Being a student I don’t generally buy ‘expensive’ hardcopies of any books. However, I attempted to wait for the release of Zadie Smith’s newest novel, N-W, in paperback and failed miserably. I managed a meagre two weeks before giving in and forking out £14.99 for the hardback from WHSmiths. I probably (almost definitely) could have gotten it cheaper offline, but I just didn’t want to wait for the delivery.
I must admit, I was a little bit let down by the cover of the book, which is nothing special. Perhaps my judgement is harsh because of the fantastic covers of Zadie Smith’s other books, particularly ‘The Book of Other People’, which is a short story collection that Zadie Smith was the editor of.
So, ignoring my lack of passion for the cover, I delved into the novel expecting one of Zadie Smith’s usual gripping introductions, but I found myself struggling to concentrate on the narrative. This was entirely because the dialogue was formed without quotation marks and instead used dashes to mark a new speaker. As a result, it sometimes required the rereading of sections to work out which of the characters said what. I’d like to think that invoking a struggle for the reader was entirely intentional, to reflect the problems in the characters’ lives, but even if not, it is difficult to fault Zadie Smith for experimenting with this quirky style as she has tried different things with her other novels which have worked wonderfully, such as the string of emails in ‘On Beauty’.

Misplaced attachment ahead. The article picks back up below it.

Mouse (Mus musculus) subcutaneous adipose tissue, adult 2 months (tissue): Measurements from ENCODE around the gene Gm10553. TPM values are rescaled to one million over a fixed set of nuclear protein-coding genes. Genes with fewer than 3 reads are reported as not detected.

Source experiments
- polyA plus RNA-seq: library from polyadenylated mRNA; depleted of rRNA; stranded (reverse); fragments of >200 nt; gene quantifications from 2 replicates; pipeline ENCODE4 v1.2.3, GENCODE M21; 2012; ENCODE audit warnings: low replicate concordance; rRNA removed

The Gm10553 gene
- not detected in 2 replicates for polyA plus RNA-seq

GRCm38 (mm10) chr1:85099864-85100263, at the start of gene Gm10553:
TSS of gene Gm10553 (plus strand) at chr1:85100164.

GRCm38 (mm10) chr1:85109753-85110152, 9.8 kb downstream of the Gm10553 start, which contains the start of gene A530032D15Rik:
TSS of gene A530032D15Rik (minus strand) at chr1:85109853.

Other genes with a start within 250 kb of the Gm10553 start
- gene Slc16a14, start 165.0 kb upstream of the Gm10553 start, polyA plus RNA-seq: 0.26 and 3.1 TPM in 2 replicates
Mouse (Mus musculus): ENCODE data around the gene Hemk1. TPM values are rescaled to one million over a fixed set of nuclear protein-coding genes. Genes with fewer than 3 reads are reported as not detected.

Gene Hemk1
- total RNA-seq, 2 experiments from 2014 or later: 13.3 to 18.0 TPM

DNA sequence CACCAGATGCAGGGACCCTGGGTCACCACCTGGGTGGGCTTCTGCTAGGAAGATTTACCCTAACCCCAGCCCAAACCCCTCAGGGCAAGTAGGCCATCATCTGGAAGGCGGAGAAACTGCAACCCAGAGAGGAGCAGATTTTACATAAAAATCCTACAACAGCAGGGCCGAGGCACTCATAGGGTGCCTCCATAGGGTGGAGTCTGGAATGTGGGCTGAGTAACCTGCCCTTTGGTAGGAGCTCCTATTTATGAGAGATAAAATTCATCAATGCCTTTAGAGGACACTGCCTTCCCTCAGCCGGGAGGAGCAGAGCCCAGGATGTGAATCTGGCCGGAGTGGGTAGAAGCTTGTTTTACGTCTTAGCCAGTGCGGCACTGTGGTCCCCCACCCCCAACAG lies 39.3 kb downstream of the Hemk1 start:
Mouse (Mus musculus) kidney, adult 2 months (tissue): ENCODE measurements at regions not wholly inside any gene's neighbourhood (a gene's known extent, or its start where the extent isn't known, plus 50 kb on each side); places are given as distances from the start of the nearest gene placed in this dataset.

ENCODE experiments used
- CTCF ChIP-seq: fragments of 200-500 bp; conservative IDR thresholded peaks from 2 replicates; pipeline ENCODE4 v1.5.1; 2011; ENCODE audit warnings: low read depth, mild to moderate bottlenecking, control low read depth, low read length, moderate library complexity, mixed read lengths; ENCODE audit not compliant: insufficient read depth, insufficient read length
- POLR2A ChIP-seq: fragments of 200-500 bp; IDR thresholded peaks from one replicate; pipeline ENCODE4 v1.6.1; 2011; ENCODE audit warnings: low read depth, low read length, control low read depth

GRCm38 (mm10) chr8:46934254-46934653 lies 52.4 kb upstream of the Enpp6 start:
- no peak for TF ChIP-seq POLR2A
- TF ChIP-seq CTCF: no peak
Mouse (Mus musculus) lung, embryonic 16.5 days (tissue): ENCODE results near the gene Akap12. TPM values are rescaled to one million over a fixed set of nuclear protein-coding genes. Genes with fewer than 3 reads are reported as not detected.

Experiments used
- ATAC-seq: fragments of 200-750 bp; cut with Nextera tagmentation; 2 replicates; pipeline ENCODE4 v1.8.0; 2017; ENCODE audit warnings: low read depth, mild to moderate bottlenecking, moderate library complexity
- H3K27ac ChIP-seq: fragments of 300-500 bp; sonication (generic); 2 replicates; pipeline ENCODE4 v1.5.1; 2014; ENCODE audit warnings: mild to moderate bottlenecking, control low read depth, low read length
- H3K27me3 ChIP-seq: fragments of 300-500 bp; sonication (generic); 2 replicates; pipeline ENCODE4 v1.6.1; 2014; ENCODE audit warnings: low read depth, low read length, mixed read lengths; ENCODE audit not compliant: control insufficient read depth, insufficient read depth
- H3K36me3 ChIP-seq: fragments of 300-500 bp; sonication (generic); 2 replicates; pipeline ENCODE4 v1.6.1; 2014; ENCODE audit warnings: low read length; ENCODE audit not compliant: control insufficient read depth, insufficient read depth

Regardless, I persevered with the novel, thinking that perhaps my expectations had been raised too high by Zadie Smith’s previous work. Eventually my patience was rewarded; in the second section the focus shifted and the annoying dashes had been ditched and speech marks returned (never again will I take speech marks for granted). I followed the story of Felix with curiosity, wondering where it was leading to and this question stuck with me throughout the novel, until all of the loose strings were tied up quite nicely at the very end of the book.
All in all, N-W gives the reader a lot to think about, much more than it explicitly states. There are constant suggestions about the state of society and about the members of a community struggling to cope in their urban surroundings. I cannot say it was my favourite of Zadie Smith’s novels, but N-W does back up the fact that she is an undeniably fine writer tackling the details and difficulties of modern culture.